⌚ 5 min read
Competition is a good thing! If it wasn’t for competitors, companies would stagnate, innovation would not exist, and there would be no growth. There’s no reason to improve when your customers have nowhere else to go.
But that’s not the world we live in. No matter what industry you’re in, you have competitors to contend with. You should always “mind your own business” (pun intended), but you have to keep an eye on the competition too.
If your analysis of competitors thus far has consisted of casually browsing their websites and social media pages, you’re missing out on a goldmine of information.
Like we said, competition is a good thing... if you know how to use it to your advantage.
Conducting a competitive analysis means researching competitors’ products, sales, and marketing processes. With this knowledge companies can then take the required actions to improve upon competitor strategies, i.e. emulate what they’re doing right and seize on opportunities they’ve missed.
Additionally, companies can use competitive analysis to:
Michelle runs a bakery and feels like she has been too inwardly focused on her business. She has no idea what competitors are doing or what’s going on in the market. To grow her sales, she knows she needs to improve marketing and introduce new products to her assortment.
A competitive analysis is a great place for her to start. Within her analysis, Michelle determined:
Michele then created a SWOT analysis (strengths, weaknesses, opportunities, threats) for each competitor. With this complete picture, she identified what gaps exist in the market and where she could step in with new offerings.
Pinpoint both direct and indirect competitors. Direct competitors are those that offer a product or service that is a close substitute for yours. For example, Uber and Lift are direct competitors - they offer a service that is interchangeable for consumers. On the other hand, if you run a casual clothing boutique, the workout apparel store the next street over is an indirect competitor. Both are retailing women’s clothing but for different occasions. It’s important to keep an eye on indirect competitors as they can easily become direct competitors with a few strategic changes.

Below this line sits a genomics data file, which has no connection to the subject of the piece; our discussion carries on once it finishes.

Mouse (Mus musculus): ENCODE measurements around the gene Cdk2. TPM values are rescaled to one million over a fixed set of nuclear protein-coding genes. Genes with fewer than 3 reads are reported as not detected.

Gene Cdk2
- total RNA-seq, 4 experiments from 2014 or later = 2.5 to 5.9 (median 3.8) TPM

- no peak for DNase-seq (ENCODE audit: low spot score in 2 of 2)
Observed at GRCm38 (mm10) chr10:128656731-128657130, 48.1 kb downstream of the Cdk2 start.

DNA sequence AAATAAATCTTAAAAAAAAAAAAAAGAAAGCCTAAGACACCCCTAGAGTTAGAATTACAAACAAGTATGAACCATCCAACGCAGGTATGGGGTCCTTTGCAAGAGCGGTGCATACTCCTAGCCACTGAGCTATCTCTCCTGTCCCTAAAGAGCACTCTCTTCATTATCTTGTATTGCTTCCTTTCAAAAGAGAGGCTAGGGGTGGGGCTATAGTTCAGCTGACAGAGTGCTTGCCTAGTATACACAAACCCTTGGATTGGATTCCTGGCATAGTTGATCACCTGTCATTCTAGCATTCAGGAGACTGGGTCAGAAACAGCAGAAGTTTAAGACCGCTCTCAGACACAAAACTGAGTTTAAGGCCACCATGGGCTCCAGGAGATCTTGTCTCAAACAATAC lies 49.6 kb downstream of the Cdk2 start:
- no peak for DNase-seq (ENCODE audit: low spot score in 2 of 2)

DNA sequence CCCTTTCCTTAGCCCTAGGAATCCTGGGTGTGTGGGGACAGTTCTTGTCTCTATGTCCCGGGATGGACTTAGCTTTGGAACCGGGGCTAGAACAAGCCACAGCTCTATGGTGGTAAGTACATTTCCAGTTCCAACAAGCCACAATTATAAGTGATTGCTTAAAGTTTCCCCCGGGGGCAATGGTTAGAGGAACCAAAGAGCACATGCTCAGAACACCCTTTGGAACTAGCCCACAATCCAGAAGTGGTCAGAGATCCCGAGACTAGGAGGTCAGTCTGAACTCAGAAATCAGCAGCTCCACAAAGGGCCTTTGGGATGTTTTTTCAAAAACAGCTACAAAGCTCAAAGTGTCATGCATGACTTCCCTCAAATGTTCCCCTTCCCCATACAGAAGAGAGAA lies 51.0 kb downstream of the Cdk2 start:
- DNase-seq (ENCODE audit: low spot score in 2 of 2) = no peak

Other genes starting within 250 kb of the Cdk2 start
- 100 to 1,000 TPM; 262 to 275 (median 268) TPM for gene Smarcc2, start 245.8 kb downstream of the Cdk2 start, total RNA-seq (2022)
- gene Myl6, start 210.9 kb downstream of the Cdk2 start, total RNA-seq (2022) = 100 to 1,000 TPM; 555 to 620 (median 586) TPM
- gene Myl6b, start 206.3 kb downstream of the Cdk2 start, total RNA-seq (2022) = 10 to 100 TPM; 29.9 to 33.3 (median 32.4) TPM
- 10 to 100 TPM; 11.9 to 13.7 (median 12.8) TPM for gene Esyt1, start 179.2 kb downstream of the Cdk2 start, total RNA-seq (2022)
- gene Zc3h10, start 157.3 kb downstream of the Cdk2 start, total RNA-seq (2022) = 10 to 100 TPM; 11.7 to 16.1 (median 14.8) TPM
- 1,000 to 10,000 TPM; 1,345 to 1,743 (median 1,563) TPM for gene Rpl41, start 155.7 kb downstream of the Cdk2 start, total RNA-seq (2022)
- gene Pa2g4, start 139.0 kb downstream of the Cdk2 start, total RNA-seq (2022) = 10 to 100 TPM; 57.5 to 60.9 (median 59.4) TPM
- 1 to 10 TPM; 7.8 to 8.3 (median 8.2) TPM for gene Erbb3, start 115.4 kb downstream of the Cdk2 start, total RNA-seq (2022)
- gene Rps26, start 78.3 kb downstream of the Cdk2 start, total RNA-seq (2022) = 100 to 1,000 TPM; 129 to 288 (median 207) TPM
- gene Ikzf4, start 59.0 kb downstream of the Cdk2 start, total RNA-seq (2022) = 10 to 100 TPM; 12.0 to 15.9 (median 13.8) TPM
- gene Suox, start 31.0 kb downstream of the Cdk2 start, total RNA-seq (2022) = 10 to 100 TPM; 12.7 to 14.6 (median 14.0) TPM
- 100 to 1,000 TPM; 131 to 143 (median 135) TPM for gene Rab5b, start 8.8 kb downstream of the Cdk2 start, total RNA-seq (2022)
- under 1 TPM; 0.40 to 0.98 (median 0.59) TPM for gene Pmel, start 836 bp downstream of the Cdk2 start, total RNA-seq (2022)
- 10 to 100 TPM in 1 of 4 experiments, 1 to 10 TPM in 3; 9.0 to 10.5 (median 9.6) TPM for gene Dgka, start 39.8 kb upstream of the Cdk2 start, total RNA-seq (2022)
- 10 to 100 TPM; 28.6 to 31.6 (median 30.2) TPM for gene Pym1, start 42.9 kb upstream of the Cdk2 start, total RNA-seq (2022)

Determine product/service offerings
Look at the quality, pricing, and discounts of the entire product/service line. Take note of their distribution strategies online and offline. Identify how they try to differentiate themselves from their competitors (this includes you!).
Research sales strategies
A good place to start is looking at the channels they sell through. Do they have a shoppable IG page, are they selling through Amazon, do local stores carry the product, etc. Next, check out customer reviews to glean insight as to why customers may have chosen the competitor. Do they have a superior product, fast delivery, efficient service, etc.?
Identify how they market
Competitors’ websites provide the easiest access to product/service marketing efforts. You’ll want to take note of the type of content they’re publishing, including:
Analyze their content strategy
After you’ve identified the types of content they’re producing in the step above, analyze for quality.
Figure out engagement levels
Once you have a good idea of what the content strategy entails, find out if it’s actually working for them.
In addition to the number of likes, comments, and shares on posts, pay attention to:
Observe their social media
Things to notice:
Perform a SWOT analysis
Now that you have all of this knowledge on a competitor, organize it via a SWOT analysis. Check out our blog post on SWOT analysis for an in-depth explanation of the process.
When creating the SWOT for your competitor, ask the following questions:
By performing competitive analyses, you will be able to position your business smarter and more efficiently within the market.